Illinois Public Media News
The University of Illinois' Senate Executive Committee held the first in a series of forum's Monday to discuss three administrative changes introduced by University President Michael Hogan at last month's Board of Trustees meeting.
One of the proposals covered at the meeting was about adding a new vice president who would oversee health services at all three campuses. The Board of Trustees approved a 3.9 percent increase in its operating budget last month, even with about a $245 million backlog in payments from the state.
U of I officials have said cuts and consolidations would help offset the cost of creating this new position.
Harriet Murav, who teaches in the Department of Slavic Languages and Literatures, attended the forum. Murav said she is worried changes to the university's administrative structure could mean other departments and programs will take a hit.
"How could it possibly make sense to take funding away?" she asked. "Class size has gone up. Tuition waivers have gone down. Academic salaries have gone down because we're bleeding faculty."
Some of the other administrative changes under consideration include making each campus chancellor a vice president and adding a "research" element to the portfolio of the vice president for technology and economic development. Interim chancellor Robert Easter said the campus-wide discussions will help shed light on what he calls "ambitious" proposals.
"I don't know that there's any reason to be concerned until we fully understand the proposals," he said. "I understand the president is meeting with various groups to talk about it, and so I think we'll have productive conversations and at the end, we'll come to good decisions."
The faculty-student Senate committees on all three campuses in Urbana, Springfield, and Chicago will make recommendations on the proposals to the U of I Board of Trustees before the board's November 18 meeting in Chicago.
Joyce Tolliver, chair the Urbana campus' Senate committee, raised doubts over whether a month is enough time to fully discuss the proposals.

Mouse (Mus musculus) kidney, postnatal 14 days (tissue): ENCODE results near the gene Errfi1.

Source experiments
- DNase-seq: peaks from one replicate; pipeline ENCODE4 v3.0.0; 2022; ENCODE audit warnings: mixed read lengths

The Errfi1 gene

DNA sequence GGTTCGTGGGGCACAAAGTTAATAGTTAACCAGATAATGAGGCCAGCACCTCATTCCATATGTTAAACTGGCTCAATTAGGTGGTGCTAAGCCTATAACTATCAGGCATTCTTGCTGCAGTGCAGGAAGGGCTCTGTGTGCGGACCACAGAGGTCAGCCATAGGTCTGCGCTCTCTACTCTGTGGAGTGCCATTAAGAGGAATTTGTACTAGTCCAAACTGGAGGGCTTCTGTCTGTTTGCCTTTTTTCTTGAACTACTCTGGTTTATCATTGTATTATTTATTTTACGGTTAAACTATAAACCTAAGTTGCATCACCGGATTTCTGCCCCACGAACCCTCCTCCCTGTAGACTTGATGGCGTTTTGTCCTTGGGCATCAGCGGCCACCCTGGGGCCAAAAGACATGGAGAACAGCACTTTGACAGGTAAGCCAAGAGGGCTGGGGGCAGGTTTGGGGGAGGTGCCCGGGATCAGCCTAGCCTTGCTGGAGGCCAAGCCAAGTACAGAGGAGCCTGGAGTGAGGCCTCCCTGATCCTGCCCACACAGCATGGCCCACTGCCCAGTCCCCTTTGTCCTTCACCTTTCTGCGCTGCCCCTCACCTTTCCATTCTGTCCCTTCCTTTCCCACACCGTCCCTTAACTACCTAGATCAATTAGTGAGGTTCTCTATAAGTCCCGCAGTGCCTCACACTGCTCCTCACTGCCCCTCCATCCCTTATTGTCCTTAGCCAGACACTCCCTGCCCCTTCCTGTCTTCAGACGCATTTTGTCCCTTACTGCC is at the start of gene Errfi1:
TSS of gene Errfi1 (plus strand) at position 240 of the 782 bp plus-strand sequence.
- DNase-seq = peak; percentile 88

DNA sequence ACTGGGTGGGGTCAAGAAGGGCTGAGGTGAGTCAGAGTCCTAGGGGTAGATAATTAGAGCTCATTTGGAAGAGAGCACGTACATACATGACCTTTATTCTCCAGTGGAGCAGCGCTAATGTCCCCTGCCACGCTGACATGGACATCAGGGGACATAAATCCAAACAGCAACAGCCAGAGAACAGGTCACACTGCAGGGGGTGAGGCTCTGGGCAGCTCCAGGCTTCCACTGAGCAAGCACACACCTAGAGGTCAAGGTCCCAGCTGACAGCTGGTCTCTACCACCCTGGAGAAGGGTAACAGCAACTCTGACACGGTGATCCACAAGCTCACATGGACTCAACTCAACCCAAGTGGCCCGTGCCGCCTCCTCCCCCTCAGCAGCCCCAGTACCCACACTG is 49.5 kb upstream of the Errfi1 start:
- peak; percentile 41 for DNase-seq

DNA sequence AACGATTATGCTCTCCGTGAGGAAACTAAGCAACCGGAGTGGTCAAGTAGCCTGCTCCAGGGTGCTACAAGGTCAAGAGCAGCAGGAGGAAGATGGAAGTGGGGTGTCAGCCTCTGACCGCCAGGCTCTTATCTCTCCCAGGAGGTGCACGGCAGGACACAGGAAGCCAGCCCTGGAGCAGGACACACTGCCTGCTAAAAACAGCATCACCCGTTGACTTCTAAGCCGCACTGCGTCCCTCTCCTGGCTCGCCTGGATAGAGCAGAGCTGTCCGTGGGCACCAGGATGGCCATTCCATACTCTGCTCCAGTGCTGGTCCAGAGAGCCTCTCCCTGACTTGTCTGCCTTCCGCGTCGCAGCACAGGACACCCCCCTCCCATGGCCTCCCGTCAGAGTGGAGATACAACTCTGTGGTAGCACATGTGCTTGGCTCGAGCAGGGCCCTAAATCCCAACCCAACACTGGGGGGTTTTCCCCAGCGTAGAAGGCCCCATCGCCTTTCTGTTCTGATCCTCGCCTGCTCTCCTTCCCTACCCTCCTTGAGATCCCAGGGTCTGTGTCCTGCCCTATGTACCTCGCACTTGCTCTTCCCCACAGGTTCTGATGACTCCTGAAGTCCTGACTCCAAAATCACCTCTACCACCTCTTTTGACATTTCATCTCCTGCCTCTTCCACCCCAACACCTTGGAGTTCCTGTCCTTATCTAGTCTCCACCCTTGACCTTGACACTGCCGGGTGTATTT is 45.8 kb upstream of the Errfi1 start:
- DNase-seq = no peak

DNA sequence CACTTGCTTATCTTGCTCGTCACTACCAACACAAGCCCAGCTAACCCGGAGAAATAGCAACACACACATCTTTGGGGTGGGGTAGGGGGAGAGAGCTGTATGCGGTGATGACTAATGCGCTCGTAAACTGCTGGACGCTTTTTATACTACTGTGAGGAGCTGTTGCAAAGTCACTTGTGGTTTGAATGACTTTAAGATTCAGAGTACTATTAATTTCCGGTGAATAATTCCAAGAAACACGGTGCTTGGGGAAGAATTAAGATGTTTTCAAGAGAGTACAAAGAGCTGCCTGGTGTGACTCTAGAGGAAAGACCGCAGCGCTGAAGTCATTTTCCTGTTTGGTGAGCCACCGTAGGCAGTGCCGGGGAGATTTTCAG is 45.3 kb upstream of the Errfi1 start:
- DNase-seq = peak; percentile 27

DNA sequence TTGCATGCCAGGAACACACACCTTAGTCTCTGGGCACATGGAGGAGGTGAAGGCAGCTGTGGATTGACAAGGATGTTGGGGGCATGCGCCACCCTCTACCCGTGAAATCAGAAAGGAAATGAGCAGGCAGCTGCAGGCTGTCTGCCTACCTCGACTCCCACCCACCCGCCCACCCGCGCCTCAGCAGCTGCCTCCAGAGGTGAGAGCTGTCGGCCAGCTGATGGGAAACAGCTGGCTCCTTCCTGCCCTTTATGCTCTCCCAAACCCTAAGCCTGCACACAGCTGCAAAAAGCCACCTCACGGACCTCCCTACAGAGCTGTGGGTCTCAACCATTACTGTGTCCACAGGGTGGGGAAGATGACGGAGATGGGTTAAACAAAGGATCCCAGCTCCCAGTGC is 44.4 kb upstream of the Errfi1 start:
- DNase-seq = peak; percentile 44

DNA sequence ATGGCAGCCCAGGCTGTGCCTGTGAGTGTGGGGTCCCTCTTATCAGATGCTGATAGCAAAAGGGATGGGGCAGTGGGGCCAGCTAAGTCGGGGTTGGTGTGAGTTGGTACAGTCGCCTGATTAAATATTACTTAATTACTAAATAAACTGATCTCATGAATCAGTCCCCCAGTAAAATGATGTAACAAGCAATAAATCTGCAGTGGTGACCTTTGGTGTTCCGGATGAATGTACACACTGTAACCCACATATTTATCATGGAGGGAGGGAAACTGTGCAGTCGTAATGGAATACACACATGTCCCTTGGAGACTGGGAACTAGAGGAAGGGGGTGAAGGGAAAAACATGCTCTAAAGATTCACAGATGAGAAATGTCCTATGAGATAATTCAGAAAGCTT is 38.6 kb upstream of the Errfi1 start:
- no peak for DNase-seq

"The discussion is not going to be a clean straight forward one," Tolliver said. "It's going to be a messy one. It's probably going to be a rambling one, and I'm glad that I have set aside all this extra time for it."
University President Michael Hogan will be at the next town hall Senate meeting set for October 18 at 3 PM in College of Business' Deloitte Auditorium on the Urbana campus. The Senate has also scheduled meetings for October 25, November 1, and November 8.
University of Illinois President Michael Hogan and a number of campus labor groups say they have started a productive dialogue on issues like employee salaries and affordable education.
Friday's one-hour meeting came a day after many of these unions rallied on campus, giving administrators a failing grade in areas like transparency and accountability. Hogan said it was not a bargaining session, but simply a conversation between people with shared interests.
"I think they would feel very good about having an opportunity occasionally, even only once a semester, or two or three times a year, just to sit in that room (the President's conference room) and not negotiate the details of a contract, but just have a dialogue between interested parties," said Hogan. "I would be very comfortable doing that."
Further meetings haven't been scheduled, but Hogan said the parties already share one common interest.
"That's linking arms in Springfield and trying together to convince our legislators that we're a very good investment," Hogan said. "And if we can get some stability, some predictability, and hopefully increased support out of them, we're able to do more for everybody here."
U of I Campus Faculty Association President and history faculty member Kathryn Oberdeck said it is good to see that groups like hers and the Graduate Employees Organization will be allowed to become part of the decision making process. She said the president and unions will likely have their share of disagreements, but Oberdeck said this meeting was simply about laying the ground work, but she said U of I faculty members continue to have concerns about the voice they will have.